Singapore's MAS Says Global Growth Risks Risen ‘Significantly’
(Bloomberg) -- Singapore’s central bank sees “dire” consequences to the global economy if rising trade friction escalates into a full-blown war.
“The world has clearly moved from trade tension to trade conflict,” Ravi Menon, managing director of the Monetary Authority of Singapore, told reporters on Wednesday at the release of the bank’s annual report. “If this escalates into a trade war, all three engines of global growth -- manufacturing, trade, and investment -- will stall.”
With the U.S. threatening to slap higher tariffs on goods from China, Canada, the European Union and others, concerns are mounting that the trade conflict will spread, undermining global growth and hurting export-reliant nations like Singapore. That’s on top of risks from higher oil prices, rising global interest rates and a stronger dollar.
Menon said the direct impact of higher tariffs will be limited, but if the conflict spreads, the results will be severe for the global economy.
“If we have a serious trade conflict or trade war with tariffs being applied across a broad range of products, disruption to the World Trade Organization process and so on, then I think the consequences will be quite dire,” he said. “There is little question about it.”
For now, the central bank is sticking with its growth projection for the local economy of 2.5 percent to 3.5 percent for this year.
A global trade war is a “tail risk” to growth, which the central bank doesn’t aim to pre-empt with monetary policy, said Menon.
“We’re not calibrating monetary policy to address tail risks, so for now, that’s not the case,” Menon said. “If the trade conflict becomes much more serious, then it’s no longer a tail risk, it becomes current reality, in which case, monetary policy will have to take that into account.”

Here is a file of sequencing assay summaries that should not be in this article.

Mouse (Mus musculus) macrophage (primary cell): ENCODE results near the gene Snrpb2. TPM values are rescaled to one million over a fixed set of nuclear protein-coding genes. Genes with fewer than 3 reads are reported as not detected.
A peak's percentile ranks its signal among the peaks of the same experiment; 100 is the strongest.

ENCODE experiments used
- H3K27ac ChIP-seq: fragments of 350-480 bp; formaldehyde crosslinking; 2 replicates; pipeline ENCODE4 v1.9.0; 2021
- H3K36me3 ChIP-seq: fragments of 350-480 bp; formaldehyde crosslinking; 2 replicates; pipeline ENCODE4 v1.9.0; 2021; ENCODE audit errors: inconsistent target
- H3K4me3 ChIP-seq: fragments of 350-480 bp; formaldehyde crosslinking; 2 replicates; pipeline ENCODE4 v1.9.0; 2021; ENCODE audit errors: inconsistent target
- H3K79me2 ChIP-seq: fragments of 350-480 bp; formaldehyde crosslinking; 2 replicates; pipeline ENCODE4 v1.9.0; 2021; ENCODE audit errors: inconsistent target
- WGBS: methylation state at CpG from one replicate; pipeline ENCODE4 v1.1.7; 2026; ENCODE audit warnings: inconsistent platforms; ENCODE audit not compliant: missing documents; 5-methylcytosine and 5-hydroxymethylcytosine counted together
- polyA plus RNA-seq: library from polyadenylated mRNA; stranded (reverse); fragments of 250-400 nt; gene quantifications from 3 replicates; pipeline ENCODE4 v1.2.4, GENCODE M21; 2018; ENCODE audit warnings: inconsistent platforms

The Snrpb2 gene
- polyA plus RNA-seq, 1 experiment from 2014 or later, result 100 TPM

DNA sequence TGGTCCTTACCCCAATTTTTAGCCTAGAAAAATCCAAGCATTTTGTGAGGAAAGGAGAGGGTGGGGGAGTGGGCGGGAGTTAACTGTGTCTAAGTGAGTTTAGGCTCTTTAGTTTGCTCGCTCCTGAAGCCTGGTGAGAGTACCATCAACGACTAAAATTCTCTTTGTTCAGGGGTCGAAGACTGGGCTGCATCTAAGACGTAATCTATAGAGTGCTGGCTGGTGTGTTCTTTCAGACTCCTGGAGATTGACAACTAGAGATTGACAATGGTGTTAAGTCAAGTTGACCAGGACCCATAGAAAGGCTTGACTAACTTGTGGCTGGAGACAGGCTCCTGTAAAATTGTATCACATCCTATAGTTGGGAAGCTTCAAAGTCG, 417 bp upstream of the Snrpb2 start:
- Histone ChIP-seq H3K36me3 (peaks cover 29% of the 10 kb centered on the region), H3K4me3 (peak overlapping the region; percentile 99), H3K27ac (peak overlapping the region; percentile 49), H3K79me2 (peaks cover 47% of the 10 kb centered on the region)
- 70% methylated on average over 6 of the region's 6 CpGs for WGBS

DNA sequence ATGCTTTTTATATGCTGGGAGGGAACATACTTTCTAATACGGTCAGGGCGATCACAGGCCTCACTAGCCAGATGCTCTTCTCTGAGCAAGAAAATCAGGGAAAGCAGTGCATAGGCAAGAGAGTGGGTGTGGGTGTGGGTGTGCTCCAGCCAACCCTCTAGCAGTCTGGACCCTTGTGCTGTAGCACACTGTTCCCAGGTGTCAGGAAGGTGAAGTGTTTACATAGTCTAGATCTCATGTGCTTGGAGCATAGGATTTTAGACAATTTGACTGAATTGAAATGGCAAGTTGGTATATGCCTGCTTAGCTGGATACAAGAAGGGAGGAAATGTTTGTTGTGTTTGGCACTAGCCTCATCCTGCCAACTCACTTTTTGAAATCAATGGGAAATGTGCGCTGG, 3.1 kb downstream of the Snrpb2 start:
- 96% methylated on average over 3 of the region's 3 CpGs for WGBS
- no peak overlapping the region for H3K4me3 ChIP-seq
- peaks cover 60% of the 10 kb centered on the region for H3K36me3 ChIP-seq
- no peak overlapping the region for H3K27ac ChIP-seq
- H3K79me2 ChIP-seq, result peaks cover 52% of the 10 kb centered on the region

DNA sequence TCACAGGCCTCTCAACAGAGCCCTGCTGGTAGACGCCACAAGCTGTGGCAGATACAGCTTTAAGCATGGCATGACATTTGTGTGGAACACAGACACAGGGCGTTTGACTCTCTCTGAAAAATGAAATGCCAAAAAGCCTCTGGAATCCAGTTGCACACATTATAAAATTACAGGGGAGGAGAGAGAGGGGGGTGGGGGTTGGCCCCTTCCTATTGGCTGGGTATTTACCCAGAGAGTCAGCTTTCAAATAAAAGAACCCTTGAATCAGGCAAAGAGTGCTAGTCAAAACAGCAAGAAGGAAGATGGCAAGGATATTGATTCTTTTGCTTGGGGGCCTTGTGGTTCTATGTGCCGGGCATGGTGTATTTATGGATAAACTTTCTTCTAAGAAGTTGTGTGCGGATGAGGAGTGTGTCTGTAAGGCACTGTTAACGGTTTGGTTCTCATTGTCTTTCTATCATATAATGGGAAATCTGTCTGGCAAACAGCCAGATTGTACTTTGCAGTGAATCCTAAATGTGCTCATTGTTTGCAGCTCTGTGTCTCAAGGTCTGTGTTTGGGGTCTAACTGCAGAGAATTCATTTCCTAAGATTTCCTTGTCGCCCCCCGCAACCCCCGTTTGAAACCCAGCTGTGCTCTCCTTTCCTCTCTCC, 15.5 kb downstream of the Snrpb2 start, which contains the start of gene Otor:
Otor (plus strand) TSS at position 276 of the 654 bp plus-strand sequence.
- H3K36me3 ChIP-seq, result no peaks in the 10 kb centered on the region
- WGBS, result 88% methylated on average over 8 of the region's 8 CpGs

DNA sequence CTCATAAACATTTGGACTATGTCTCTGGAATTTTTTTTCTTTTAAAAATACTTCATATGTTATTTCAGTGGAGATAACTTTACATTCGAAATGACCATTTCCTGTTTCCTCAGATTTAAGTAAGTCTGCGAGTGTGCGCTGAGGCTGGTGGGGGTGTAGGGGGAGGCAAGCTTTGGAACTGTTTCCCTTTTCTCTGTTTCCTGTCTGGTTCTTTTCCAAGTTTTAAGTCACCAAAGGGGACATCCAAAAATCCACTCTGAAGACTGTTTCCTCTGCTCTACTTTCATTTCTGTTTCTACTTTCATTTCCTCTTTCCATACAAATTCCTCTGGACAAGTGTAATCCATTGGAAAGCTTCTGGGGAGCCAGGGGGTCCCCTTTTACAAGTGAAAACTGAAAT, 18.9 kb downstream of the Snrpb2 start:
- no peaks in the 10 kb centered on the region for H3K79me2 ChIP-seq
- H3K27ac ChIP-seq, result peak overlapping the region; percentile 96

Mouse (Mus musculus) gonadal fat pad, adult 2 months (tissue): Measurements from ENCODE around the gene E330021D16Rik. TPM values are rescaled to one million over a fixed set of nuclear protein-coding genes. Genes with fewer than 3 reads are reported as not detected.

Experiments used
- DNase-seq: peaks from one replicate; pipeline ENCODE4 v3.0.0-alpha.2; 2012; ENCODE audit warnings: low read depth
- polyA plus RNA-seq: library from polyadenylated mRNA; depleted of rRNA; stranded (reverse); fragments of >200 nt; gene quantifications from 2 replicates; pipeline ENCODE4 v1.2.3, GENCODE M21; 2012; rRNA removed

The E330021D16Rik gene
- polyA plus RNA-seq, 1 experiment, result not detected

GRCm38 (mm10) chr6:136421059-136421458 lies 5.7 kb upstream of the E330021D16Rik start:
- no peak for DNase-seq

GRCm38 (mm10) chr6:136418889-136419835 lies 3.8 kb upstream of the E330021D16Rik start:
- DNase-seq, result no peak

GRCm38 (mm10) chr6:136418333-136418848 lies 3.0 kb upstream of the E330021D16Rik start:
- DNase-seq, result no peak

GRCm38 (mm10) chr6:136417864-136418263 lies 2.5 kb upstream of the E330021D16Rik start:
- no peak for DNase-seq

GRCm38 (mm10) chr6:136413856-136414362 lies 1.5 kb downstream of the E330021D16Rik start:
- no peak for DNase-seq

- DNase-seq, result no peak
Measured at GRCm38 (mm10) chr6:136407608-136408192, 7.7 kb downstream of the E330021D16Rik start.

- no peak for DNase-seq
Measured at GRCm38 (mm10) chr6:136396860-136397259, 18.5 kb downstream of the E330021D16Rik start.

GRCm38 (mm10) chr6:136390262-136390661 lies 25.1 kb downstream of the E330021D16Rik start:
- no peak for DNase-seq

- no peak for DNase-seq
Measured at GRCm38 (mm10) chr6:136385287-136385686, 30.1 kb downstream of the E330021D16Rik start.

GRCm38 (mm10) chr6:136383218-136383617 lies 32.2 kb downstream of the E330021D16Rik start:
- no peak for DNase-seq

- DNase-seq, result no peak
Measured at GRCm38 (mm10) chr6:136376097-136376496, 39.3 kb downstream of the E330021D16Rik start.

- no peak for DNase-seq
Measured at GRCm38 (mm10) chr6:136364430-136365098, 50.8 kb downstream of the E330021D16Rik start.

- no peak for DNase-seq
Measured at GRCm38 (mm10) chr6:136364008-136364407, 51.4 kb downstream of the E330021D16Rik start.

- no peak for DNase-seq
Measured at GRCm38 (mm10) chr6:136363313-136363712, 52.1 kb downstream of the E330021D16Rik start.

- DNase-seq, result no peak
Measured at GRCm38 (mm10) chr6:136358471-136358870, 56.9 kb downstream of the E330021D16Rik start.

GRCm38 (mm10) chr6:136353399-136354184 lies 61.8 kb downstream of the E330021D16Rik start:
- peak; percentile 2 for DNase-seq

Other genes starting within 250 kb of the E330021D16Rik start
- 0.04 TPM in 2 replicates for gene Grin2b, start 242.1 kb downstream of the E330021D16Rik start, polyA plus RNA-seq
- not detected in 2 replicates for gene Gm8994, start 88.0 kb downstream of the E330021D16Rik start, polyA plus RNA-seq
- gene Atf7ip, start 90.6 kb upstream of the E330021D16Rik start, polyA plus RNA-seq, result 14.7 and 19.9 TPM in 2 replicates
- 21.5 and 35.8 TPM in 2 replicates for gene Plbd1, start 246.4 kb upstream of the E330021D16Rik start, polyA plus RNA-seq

Menon also made the following comments at the press briefing:
On Singapore’s property market:
- MAS closely monitoring developments in residential property market, remains committed to maintaining sustainable market
- Recovery is welcomed but needs to be in line with economic fundamentals
- “If property prices rise too rapidly, they will outpace the growth in income, households will then have to take on more leverage than they are able to manage”
- “This risk will be compounded as interest rates rise”
- Increasing prices also raise the risk of “destabilizing market correction” when additional supply comes on line
On financial services:
- Fintech estimated to have contributed close to 2,000 jobs in 2016, 2017. Financial services in total saw net increase of 7,800 jobs
- Foreign exchange average daily trading volumes in Singapore declined by 6.7% last year, compared to 20.5% increase in 2016
- Assets under management in Singapore rose an average 12.7 percent annually in 2016 and 2017; alternative AUM grew 16.9 percent over the two years, led by venture capital and private equity; private banking AUM grew an average 6.6 percent annually in 2016 and 2017
- MAS providing information to authorities proactively on 1MDB
- “We are still looking at certain individuals and there are others who we are looking forward to interview”
- MAS in close contact with 1MDB task force, met with them twice
- MAS may relook at banks again if there is new evidence, but so far, that hasn’t been the case
- “We’re looking very closely at new information that’s emerging from Malaysia and other places to see if any action on our part is warranted. But the investigations into individuals continues”
On trade risks
- “The paralysis on trade flows will not stop at just trade, it will extend to investment, confidence across a range of economic indicators”
- “If this scenario of a larger trade conflict unfolds, we are in a very different kind of global economic outlook. But at this point, it is hard to say how that process will unfold. It could well stop here, it could go on for a little longer.”
- “Our sense is that based on measures announced to date, the impact is not large. If there are a few more measures taken, we can probably still ride it. If it escalates into a full blown trade conflict, it’s a different story altogether.”
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